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Times Square Echoes in Dubai


19-05-2010

Angus Taverner

Director- Global Affairs


Tag: Dubai Foreign Policy Security UAE USA
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Again Dubai paid a penalty for providing the largest air hub in the Middle East supported by one of the worlds most successful airline operations Emirates.
On the evening of Saturday May 1st, Faisal Shahzad, a naturalised US citizen of Pakistani origin, drove his recently acquired Nissan Panther into New Yorks media and entertainment heartland, Times Square, and parked.  On board were three large propane gas bottles and 100 kilograms of home-made fertilizer-based explosive.  He set in motion the devices intended to detonate this volatile mix with the clear objective of killing as many people as possible in one of Americas most iconic places.  Only luck and Shahzads lack of explosives expertise avoided the first successful terrorist attack on US soil since 9/11.
Relatively swiftly, it would appear, the NYPD and the FBI traced the vehicle to Shahzad and by Monday he was under observation, presumably while US Homeland Security experts attempted to identify whether he was acting alone or, as seems more likely, as part of a team.  Perhaps recognising that it would only be a matter of time before the investigation revealed his identity, Faisal Shahzad booked a flight on Emirates that same evening, bound for Islamabad via Dubai.  It would appear that the police lost contact with him during his drive to the JFK airport where he was then able to pay for his one-way ticket with cash even though his name had already been posted as an urgent new entry on a so-called no-fly list earlier in the day.
At around 10 oclock that evening, Faisal Shahzad successfully boarded Flight EK202, settled into his seat, presumably breathed a sigh of relief as the doors were closed and his Boeing 777-300 prepared to taxi.  At this point, Shahzads luck ran out.  A final check of the passenger manifest had linked his name to the no-fly list and the Emirates flight crew were requested to allow security officials to board  to take the would-be Times Square bomber into custody.
The recriminations over how close Faisal Shahzad had come to evading US justice started immediately and Emirates was quickly in the frame for allegedly using an out of date no-fly list.  But as Tim Clark, Emirates President subsequently pointed out, not only had his airline followed all security checking procedures scrupulously.  For international flights US officials update every 24 hours the no-fly list that airlines check, not instantaneously.  Further, Clark pointed out, an airline is not a security enforcement agency.  Many airlines have long grumbled about the security responsibilities that have been placed on their shoulders and that it seems ultimately unfair for the weakest links in the security chain to be blamed on airline officials.  Security should be state business, he said.  After US politicians had hyperventilated  for a few hours, US security officials acknowledged and noted that they have planned changes for some time and should inaugurate them in October.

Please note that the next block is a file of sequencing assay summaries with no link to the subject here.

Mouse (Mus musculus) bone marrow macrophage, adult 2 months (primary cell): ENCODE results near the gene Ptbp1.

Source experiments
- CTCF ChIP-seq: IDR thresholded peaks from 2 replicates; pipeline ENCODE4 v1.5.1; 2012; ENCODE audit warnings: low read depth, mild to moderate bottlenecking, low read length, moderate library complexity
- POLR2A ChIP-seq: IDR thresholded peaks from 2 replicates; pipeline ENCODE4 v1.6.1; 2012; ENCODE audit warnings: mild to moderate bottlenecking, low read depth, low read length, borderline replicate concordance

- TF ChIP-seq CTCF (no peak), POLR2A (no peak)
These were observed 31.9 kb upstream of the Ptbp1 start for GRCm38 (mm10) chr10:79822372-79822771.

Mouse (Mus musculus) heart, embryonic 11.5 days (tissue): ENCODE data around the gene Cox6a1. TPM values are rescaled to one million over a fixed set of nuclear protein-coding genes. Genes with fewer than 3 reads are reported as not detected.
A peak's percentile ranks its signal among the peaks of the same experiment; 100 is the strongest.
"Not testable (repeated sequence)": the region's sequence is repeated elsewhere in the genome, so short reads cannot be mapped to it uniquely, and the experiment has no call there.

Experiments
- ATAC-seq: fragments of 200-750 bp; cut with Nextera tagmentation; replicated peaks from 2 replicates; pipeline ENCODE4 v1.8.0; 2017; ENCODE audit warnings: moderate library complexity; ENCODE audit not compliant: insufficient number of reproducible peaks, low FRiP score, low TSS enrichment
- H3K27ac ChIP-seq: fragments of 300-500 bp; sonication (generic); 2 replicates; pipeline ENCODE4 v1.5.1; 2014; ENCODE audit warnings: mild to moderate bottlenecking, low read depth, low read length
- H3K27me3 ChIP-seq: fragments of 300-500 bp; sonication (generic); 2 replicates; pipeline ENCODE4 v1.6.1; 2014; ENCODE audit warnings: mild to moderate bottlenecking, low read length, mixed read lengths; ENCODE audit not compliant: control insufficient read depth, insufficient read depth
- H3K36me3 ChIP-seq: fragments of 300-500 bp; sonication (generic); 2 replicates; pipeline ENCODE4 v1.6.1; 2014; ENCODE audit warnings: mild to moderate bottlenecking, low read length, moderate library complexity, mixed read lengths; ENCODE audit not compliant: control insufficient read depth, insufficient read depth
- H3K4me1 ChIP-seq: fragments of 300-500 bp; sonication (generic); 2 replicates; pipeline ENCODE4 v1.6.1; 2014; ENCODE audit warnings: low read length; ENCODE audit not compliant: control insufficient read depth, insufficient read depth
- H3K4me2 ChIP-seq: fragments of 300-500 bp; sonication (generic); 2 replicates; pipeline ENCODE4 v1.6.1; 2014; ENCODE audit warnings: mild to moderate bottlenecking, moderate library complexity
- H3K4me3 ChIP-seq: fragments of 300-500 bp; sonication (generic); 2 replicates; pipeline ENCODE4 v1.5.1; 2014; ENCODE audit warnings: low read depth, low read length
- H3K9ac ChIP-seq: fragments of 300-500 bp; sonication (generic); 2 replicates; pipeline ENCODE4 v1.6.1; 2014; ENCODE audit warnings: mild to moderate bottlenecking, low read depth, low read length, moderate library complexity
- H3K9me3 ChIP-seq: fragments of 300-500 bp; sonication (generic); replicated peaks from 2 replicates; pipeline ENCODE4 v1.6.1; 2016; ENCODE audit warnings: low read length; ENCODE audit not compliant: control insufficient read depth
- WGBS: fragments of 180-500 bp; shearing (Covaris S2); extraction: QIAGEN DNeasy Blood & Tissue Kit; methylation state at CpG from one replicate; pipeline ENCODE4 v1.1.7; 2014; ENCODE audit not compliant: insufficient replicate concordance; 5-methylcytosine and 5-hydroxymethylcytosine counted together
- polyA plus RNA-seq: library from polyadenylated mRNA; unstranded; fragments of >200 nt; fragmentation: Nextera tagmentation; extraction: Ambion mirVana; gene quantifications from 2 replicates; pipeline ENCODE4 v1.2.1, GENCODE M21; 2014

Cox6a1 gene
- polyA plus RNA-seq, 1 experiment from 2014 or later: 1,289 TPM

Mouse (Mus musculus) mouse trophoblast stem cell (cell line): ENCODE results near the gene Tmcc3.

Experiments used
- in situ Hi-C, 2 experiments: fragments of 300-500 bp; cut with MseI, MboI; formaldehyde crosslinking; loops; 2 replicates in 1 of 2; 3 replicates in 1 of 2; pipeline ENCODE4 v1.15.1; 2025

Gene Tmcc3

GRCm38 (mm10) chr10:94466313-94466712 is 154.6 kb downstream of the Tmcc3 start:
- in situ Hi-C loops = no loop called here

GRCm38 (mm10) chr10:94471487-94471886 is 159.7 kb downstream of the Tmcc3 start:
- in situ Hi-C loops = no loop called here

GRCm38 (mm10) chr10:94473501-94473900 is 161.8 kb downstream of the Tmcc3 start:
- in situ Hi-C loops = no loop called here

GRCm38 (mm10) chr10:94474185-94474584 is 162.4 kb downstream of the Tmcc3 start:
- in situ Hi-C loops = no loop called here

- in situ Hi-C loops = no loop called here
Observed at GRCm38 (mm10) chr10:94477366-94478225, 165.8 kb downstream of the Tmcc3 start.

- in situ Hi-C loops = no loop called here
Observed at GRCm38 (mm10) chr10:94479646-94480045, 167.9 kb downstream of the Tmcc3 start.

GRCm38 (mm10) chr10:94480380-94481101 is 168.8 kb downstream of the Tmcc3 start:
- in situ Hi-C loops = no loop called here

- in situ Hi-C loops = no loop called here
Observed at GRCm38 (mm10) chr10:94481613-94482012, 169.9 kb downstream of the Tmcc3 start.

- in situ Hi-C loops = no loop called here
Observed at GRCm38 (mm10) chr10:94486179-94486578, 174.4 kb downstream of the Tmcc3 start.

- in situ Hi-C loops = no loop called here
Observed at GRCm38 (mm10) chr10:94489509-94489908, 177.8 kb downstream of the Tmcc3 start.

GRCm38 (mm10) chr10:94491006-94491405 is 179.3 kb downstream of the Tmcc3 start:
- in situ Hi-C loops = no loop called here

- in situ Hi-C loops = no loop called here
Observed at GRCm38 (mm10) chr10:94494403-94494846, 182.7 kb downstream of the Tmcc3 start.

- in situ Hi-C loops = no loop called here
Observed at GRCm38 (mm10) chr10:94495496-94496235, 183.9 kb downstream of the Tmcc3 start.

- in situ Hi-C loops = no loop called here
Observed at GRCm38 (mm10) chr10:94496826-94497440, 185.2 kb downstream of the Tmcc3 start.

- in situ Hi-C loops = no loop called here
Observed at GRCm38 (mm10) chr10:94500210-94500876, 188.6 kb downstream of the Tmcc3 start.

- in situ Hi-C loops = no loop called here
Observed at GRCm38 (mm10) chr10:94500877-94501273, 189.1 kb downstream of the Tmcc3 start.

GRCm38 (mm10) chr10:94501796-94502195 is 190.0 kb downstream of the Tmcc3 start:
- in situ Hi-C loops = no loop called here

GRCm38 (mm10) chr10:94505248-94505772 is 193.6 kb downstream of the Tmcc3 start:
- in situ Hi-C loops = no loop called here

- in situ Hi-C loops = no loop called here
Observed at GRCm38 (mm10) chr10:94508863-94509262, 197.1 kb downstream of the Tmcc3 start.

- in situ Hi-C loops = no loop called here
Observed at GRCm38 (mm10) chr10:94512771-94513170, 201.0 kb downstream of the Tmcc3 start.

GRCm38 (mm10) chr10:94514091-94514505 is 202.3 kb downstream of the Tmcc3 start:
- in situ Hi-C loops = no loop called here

The incident had a potential to damage Emirates' reputation, but Emirates' prompt, direct responses spiked that. 
Media personnel was less constructive in their handling of the situation however.  Many, particularly in the US, headlined their reports with the news that Shahzad had been bound for Dubai.  Indeed he had, but only to sit in the transit lounge until his onward connection to Islamabad was ready to depart.
This kind of careless media reporting unfairly associates Dubai with a range of criminal activities and with terrorism.  It implies guilt by association and, somewhere at the core of each instance it suggests a degree of misunderstanding of the Arab world and a whiff of prejudice.  Big hub airports such as London, Atlanta, Frankfurt and Singapore, all face similar challenges of monitoring thousands of passengers every day but it is only Dubai that is specifically tagged as a terrorist hub or a centre of money laundering, even though the problems appear greater in both London and Frankfurt.
The course of events surrounding Faisal Shahzad suggests not only that there are still failings in the US homeland security measures but that unspoken prejudice leads too many to draw unfair conclusions about Dubai.

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